In all subjects one eye was selected and levels of fundus autofluorescence were recorded. Images of fundus autofluorescence were obtained, after pupillary dilatation, using a confocal scanning laser ophthalmoscope (cSLO, Zeiss, Oberkochen, Germany), as has been previously described.26 Briefly, autofluorescent images were produced using a 40 degree field of view mode, and a confocal aperture which provided a full width half maximum depth resolution of less than 600 μm. The ametropic corrector was employed to correct for refractive error and to focus on the structure of interest. An argon laser light (488 nm) was used for illumination, and a wide band pass filter with short wavelength cut off (521 nm) was inserted in front of the detector to record fundus autofluorescence. The argon laser was measured at regular intervals and found to have a constant power output of 250 μW at the cornea. The automatic gain control was switched off and the instrument gain was kept constant for all measurements of normal volunteers and patients. A series of images of the eye studied was recorded at standard video scanning rates on VHS video tape. Later, 32 consecutive frames were digitised, aligned, and averaged to obtain each image. Since all normal volunteers and patients had clear lenses, no correction for lens opacities was made
In order to analyse the topographic distribution of fundus autofluorescence the following computer program was designed and written. A rectangular box, 10 pixels in height by 750 pixels in width, was used as the area of analysis. The box was placed, horizontally, across the macular region with its centre located at the centre of the fovea. In patients in whom the centre of the fovea was difficult to recognise its location was estimated based on its expected anatomical location. The centre of the fovea was considered as 0 degrees of eccentricity. The length of the box allowed the study of fundus autofluorescence in an area extending from the optic nerve to the temporal aspect of the macula (12–16 degrees of eccentricity). For each subject the coordinates corresponding to the centre of the fovea, the horizontal line corresponding to the area of analysis, and the nasal and temporal ends of the area studied were marked and saved in the fundus autofluorescent image (Fig 1).
The intensity of fundus autofluorescence was measured in grey scale arbitrary units. The value of fundus autofluorescence of each pixel within the rectangular box was plotted against its degree of eccentricity with respect to the fovea, after having subtracted the video offset grey scale measured over the optic nerve head. Thus, the autofluorescence intensity of each of the 10 pixels within the width of the box at a particular degree of eccentricity was represented in a graph as an individual point depending on its value of autofluorescence. In patients, the highest, mean, and lowest values of each of the 10 pixels throughout the entire area studied were indicated in the graph as continuous lines (Fig 1).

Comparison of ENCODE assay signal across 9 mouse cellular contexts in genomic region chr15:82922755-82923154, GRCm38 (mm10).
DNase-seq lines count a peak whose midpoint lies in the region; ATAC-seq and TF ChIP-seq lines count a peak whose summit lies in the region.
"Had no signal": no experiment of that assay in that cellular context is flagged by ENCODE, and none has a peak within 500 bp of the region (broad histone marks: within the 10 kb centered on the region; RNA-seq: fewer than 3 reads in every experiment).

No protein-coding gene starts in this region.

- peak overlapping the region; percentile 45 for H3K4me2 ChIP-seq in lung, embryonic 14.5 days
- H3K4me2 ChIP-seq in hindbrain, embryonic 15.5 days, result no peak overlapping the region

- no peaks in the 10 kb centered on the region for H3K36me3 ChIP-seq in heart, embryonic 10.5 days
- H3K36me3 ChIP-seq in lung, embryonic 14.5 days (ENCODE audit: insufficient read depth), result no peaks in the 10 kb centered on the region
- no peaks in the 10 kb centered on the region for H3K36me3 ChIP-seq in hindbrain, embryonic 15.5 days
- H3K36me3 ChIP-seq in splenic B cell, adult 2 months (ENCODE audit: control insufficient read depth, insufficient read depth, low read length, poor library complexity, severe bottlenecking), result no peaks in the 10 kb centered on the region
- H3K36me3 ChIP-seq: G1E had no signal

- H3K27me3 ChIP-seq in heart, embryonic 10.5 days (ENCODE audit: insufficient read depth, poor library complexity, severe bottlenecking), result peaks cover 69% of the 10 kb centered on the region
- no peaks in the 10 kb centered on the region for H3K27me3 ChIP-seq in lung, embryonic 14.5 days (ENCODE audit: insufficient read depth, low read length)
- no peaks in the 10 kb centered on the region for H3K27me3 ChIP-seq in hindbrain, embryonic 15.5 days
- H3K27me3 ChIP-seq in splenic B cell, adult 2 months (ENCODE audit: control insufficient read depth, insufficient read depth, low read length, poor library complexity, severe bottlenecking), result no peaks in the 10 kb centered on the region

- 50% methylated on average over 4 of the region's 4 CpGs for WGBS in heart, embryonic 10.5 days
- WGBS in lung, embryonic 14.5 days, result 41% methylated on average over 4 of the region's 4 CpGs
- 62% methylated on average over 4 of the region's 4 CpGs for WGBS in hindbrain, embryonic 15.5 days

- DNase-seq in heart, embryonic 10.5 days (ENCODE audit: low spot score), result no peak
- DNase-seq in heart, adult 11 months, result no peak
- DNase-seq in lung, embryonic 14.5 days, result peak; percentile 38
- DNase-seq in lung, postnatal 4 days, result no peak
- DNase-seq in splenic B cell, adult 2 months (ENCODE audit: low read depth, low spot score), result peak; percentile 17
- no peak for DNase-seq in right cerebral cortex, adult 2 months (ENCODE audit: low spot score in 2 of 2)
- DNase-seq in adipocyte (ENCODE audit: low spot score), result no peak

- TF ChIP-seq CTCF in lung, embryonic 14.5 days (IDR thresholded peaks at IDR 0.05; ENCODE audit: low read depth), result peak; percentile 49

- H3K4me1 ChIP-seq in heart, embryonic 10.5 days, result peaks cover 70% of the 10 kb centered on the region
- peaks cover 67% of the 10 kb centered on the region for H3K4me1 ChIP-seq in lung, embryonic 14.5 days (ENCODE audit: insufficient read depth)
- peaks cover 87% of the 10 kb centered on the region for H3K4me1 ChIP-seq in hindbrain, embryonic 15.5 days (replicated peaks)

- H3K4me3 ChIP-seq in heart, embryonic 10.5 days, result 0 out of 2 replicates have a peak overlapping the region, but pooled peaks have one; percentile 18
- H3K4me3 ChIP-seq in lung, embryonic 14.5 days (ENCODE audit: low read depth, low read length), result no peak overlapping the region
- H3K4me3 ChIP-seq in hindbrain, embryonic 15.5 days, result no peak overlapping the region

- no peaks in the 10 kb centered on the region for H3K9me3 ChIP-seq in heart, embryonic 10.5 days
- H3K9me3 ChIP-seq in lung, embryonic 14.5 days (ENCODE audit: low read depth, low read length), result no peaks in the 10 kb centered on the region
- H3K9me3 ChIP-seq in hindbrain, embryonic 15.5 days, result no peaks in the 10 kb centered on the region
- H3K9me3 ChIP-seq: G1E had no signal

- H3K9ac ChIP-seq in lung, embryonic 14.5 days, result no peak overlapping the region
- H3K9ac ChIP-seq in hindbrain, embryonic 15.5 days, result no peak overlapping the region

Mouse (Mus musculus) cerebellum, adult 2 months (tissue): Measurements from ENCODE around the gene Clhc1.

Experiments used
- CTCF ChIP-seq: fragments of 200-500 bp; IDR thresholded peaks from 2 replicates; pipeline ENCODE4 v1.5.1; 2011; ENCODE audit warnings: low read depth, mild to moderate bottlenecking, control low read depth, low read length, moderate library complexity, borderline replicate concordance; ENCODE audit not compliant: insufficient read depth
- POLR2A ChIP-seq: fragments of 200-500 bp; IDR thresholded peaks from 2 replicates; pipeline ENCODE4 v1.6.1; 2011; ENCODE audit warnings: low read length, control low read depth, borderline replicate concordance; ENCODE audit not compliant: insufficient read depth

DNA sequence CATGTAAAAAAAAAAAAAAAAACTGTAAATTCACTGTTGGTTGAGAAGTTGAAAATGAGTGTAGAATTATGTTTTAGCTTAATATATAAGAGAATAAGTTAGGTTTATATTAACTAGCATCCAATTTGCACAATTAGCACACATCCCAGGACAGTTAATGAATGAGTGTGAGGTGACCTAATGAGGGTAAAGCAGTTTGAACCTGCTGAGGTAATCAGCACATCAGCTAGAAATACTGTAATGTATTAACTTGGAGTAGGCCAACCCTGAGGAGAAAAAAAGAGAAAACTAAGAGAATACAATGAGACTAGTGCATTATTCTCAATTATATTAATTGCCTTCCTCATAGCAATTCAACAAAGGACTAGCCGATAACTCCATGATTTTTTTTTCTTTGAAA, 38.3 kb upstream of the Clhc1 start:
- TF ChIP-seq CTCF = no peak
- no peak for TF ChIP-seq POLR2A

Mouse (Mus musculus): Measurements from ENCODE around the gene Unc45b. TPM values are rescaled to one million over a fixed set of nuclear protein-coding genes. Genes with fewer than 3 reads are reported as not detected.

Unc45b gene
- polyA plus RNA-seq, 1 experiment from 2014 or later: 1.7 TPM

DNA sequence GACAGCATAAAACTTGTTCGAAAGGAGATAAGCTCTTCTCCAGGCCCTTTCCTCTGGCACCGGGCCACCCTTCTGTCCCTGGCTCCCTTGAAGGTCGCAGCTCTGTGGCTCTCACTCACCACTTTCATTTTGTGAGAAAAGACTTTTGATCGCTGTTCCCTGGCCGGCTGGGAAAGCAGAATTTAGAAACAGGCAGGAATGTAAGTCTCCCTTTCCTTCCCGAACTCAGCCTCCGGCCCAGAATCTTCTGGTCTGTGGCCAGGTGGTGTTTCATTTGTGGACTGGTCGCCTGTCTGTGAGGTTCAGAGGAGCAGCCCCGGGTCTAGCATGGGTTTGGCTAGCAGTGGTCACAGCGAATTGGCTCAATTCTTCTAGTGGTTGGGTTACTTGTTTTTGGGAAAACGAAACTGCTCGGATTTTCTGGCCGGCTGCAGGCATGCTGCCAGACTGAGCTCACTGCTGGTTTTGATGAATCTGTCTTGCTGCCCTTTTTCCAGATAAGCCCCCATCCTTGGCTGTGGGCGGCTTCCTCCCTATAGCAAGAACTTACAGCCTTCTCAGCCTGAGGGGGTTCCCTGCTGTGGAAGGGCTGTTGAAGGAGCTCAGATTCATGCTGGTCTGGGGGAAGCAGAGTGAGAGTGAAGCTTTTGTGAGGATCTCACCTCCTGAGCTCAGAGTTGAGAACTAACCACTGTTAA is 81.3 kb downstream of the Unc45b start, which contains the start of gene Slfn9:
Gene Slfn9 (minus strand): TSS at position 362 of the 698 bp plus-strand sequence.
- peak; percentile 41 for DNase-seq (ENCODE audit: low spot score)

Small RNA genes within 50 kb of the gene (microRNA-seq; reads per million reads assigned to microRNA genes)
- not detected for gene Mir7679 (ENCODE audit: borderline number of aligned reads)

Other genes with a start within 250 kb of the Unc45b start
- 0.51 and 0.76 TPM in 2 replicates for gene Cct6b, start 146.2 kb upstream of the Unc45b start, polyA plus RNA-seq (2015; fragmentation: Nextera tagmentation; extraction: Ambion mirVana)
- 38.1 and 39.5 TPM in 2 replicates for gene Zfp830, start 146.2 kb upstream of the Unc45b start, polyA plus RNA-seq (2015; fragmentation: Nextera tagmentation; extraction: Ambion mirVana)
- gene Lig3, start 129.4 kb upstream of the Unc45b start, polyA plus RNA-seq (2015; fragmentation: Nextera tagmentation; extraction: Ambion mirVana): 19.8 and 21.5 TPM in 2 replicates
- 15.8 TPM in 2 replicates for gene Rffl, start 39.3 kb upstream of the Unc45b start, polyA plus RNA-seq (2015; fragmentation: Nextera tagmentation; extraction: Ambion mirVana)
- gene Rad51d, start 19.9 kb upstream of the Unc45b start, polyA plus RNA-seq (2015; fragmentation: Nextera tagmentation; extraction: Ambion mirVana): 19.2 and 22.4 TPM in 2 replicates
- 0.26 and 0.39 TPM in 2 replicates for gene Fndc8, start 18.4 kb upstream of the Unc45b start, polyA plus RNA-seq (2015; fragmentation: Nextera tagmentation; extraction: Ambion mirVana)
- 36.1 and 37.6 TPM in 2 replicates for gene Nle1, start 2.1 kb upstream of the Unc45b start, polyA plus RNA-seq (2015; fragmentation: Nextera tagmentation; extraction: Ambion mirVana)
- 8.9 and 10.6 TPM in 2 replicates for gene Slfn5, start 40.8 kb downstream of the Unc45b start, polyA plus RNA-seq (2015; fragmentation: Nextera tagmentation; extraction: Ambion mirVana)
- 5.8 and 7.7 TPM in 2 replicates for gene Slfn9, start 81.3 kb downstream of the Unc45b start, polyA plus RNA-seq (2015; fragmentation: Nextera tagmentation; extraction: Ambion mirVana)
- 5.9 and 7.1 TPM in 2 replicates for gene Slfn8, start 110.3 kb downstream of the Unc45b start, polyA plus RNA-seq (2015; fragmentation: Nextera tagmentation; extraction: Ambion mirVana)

A plot was generated with the 25% and 75% confidence interval (lower and upper quartiles) and the mean of the mean, lowest and highest values obtained at each degree of eccentricity for all normal volunteers. Single plots of fundus autofluorescence obtained from each patient were compared with cSLO images and with the plot obtained from the age matched control group (Figs1, 2, 3, 4, 5).
In patients with retinal disease, topographic plots demonstrated well the spatial distribution of fundus autofluorescence throughout the posterior pole seen in cSLO images (Figs 1, 2, 3, 4, 5). Thus, high levels of fundus autofluorescence detected at the centre of the macula in a patient with Best's disease corresponded well with the intense signal from the “pseudohypopyon” lesion observed in the cSLO image (Fig1). Similarly, high levels of fundus autofluorescence were observed at the centre of the fovea in a patient with adult vitelliform foveomacular dystrophy corresponding with an area of intense signal in the cSLO image (Fig 2). In a patient with Stargardt macular dystrophy-fundus flavimaculatus several peaks of increased fundus autofluorescence appeared to correspond well with foci of increased signal from “flecks” observed in the cSLO image (Fig 3). In a patient with bull's eye macular dystrophy no focal changes in fundus autofluorescence were detected outside the centre of the macula (Fig4). In a patient with cone-rod dystrophy low levels of fundus autofluorescence were measured at the macula corresponding to a large area with low intensity signal in the cSLO image (Fig 5).